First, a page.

Part 1: In the beginning, there was Poland (1930-1949)
It is hard to tell you the story of Tshukudu if we don’t tell you the story of the founders.
Tshukudu’s story is one that started in a land far-far away, just like the start of a fairy tale. However, this fairy tale is not without hardships and it is apt we start at the beginning… Poland.
Alina Kuchcinska was born in Poland on the 6th of June in 1930 to loving parents, Judge Lubomir Kuchicinski & Mrs. Judge Maria Telatycka. She grew up in the idyllic Northern town of Swieciany in Lithuania (then part of Poland) and had a younger mischievous brother, Janusz. The children were much loved by their doting parents and didn’t want for anything.
Ala (how she would later be known by friends), remembers her favourite time in Poland to be Christmas. From Wigilia to watching shooting stars and feasting, to optalek (bread) breaking and 12 meatless dishes that represented the 12 apostles. After midnight mass the family would all sit around and eat cake and drink tea to into the early hours of the morning.
This peaceful life would soon come to an end after hearing about impending unrest by the German army. Mom and dad were sure to teach the kids early on to retreat to the cellar if they heard any sirens in attempt to keep them safe from potential bombing attacks. After Germany and Russia formed an alliance, sites of tanks rolling through town became a natural sight. The family decided to move to a humbler dwelling in Lithuania in an attempt to escape anti-capitalism communists.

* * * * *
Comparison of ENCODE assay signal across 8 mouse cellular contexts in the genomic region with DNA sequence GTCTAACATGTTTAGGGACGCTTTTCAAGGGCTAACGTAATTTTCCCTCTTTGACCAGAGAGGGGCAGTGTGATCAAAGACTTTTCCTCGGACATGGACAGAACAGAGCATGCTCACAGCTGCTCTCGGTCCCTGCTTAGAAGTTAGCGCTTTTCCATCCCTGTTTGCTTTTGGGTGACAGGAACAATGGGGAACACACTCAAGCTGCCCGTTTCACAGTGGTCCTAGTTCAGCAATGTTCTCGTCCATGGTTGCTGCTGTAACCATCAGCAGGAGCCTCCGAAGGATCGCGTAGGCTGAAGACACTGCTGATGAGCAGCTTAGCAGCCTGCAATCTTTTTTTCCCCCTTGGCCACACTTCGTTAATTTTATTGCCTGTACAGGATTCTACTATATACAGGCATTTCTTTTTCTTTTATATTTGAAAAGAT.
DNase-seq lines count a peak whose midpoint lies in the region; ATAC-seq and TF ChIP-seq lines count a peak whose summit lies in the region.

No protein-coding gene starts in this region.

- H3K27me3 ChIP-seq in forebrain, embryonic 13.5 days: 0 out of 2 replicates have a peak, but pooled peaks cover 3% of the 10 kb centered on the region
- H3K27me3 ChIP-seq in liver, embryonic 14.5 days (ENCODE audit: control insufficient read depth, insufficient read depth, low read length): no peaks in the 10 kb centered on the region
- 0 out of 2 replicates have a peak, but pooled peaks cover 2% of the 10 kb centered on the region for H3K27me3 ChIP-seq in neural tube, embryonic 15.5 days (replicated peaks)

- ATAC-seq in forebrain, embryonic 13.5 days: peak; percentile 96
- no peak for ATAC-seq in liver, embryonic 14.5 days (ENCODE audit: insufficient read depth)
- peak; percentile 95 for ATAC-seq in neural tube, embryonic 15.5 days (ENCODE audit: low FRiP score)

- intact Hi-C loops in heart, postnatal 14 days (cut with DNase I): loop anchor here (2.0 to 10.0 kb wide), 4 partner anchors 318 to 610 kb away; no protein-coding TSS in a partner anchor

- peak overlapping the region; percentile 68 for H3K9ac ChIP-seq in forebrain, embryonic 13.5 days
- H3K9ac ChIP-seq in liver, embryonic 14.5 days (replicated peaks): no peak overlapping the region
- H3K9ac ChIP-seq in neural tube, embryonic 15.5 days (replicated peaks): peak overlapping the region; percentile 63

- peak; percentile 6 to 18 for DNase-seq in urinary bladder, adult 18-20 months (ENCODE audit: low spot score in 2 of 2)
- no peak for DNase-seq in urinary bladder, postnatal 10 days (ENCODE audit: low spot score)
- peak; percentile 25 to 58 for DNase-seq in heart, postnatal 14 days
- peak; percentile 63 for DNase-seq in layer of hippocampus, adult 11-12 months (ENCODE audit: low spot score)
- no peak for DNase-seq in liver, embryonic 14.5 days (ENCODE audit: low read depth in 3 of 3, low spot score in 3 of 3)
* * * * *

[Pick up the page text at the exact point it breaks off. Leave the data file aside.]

Mom and Emilia (the nanny) were tasked to look after the children while Judge Lubomir went into hiding. The alliance didn’t look kindly on Polish intelligentsia. Sharing a single room didn’t prove to be half has hard as what was in store for the ‘fatherless’ family.
Soon their true identities would be uncovered and they had to flee. The start of abuse, empty promises and illnesses on a jam-packed and toilet less train would ensue. But this was not a match on what was to come. Hitler’s cruelty knew no bounds and the Polish people’s hatred grew. The next stop was to be a village in Kazakstan, Siberia.
In true childlike fashion, the children made the best of their situation by playing ‘Cowboys and Indians’ and enjoying their childhood by embracing everything nature had to offer. Working mothers, school going children and faith was the only normalcy that this never-ending struggle for survival had to offer.
More journeys in even harder conditions were on the cards for the family. They travelled to Uzbekistan and later crossed the Caspian Sea to end up in Tehran.
Salvation came after a doctor arranged for transport for Ala’s mother, herself and her brother on a ship to South Africa. Ala’s miracle couldn’t arrive sooner, and in first class none the less. Luxury accommodation, sweets and laughter filled the ship as they celebrated the next chapter of their lives and said goodbye to the dreadful past few years.
To be continued…